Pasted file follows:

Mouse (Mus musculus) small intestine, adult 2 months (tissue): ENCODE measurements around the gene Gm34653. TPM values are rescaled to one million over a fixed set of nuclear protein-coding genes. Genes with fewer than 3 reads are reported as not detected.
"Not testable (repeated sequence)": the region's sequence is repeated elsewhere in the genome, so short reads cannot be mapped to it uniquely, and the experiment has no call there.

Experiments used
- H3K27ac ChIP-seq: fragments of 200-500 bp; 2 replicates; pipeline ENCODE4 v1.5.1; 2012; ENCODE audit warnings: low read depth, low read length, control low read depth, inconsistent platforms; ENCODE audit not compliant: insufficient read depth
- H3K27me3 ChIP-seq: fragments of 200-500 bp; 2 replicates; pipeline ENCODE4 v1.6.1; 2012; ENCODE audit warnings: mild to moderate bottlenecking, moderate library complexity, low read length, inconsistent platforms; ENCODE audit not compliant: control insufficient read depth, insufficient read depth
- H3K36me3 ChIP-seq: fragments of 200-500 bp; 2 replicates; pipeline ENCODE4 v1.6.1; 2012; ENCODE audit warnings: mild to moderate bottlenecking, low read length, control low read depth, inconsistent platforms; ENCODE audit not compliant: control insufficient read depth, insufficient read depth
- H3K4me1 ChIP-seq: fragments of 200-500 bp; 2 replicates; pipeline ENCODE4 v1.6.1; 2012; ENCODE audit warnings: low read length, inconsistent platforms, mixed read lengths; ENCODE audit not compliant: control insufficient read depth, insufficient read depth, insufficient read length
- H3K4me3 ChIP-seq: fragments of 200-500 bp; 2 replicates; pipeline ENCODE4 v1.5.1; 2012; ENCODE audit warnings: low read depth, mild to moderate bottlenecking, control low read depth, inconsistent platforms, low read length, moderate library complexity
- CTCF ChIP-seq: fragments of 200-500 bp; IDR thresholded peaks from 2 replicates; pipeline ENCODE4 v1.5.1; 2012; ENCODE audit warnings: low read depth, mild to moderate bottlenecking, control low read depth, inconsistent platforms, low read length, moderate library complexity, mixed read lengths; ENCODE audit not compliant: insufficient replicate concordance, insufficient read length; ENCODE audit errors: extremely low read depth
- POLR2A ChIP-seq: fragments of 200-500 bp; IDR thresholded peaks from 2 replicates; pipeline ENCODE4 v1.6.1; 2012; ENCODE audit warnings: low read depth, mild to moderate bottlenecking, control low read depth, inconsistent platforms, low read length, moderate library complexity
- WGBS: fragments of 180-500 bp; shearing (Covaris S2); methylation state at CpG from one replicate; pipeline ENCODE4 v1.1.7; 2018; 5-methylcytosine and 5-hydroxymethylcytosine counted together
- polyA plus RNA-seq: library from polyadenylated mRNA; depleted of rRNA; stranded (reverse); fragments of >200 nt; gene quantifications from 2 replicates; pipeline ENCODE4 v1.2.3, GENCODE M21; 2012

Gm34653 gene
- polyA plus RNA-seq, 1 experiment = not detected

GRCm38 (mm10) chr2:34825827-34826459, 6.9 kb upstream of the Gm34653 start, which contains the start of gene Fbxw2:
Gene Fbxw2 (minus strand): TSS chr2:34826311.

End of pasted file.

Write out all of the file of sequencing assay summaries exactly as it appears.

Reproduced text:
Mouse (Mus musculus) small intestine, adult 2 months (tissue): ENCODE measurements around the gene Gm34653. TPM values are rescaled to one million over a fixed set of nuclear protein-coding genes. Genes with fewer than 3 reads are reported as not detected.
"Not testable (repeated sequence)": the region's sequence is repeated elsewhere in the genome, so short reads cannot be mapped to it uniquely, and the experiment has no call there.

Experiments used
- H3K27ac ChIP-seq: fragments of 200-500 bp; 2 replicates; pipeline ENCODE4 v1.5.1; 2012; ENCODE audit warnings: low read depth, low read length, control low read depth, inconsistent platforms; ENCODE audit not compliant: insufficient read depth
- H3K27me3 ChIP-seq: fragments of 200-500 bp; 2 replicates; pipeline ENCODE4 v1.6.1; 2012; ENCODE audit warnings: mild to moderate bottlenecking, moderate library complexity, low read length, inconsistent platforms; ENCODE audit not compliant: control insufficient read depth, insufficient read depth
- H3K36me3 ChIP-seq: fragments of 200-500 bp; 2 replicates; pipeline ENCODE4 v1.6.1; 2012; ENCODE audit warnings: mild to moderate bottlenecking, low read length, control low read depth, inconsistent platforms; ENCODE audit not compliant: control insufficient read depth, insufficient read depth
- H3K4me1 ChIP-seq: fragments of 200-500 bp; 2 replicates; pipeline ENCODE4 v1.6.1; 2012; ENCODE audit warnings: low read length, inconsistent platforms, mixed read lengths; ENCODE audit not compliant: control insufficient read depth, insufficient read depth, insufficient read length
- H3K4me3 ChIP-seq: fragments of 200-500 bp; 2 replicates; pipeline ENCODE4 v1.5.1; 2012; ENCODE audit warnings: low read depth, mild to moderate bottlenecking, control low read depth, inconsistent platforms, low read length, moderate library complexity
- CTCF ChIP-seq: fragments of 200-500 bp; IDR thresholded peaks from 2 replicates; pipeline ENCODE4 v1.5.1; 2012; ENCODE audit warnings: low read depth, mild to moderate bottlenecking, control low read depth, inconsistent platforms, low read length, moderate library complexity, mixed read lengths; ENCODE audit not compliant: insufficient replicate concordance, insufficient read length; ENCODE audit errors: extremely low read depth
- POLR2A ChIP-seq: fragments of 200-500 bp; IDR thresholded peaks from 2 replicates; pipeline ENCODE4 v1.6.1; 2012; ENCODE audit warnings: low read depth, mild to moderate bottlenecking, control low read depth, inconsistent platforms, low read length, moderate library complexity
- WGBS: fragments of 180-500 bp; shearing (Covaris S2); methylation state at CpG from one replicate; pipeline ENCODE4 v1.1.7; 2018; 5-methylcytosine and 5-hydroxymethylcytosine counted together
- polyA plus RNA-seq: library from polyadenylated mRNA; depleted of rRNA; stranded (reverse); fragments of >200 nt; gene quantifications from 2 replicates; pipeline ENCODE4 v1.2.3, GENCODE M21; 2012

Gm34653 gene
- polyA plus RNA-seq, 1 experiment = not detected

GRCm38 (mm10) chr2:34825827-34826459, 6.9 kb upstream of the Gm34653 start, which contains the start of gene Fbxw2:
Gene Fbxw2 (minus strand): TSS chr2:34826311.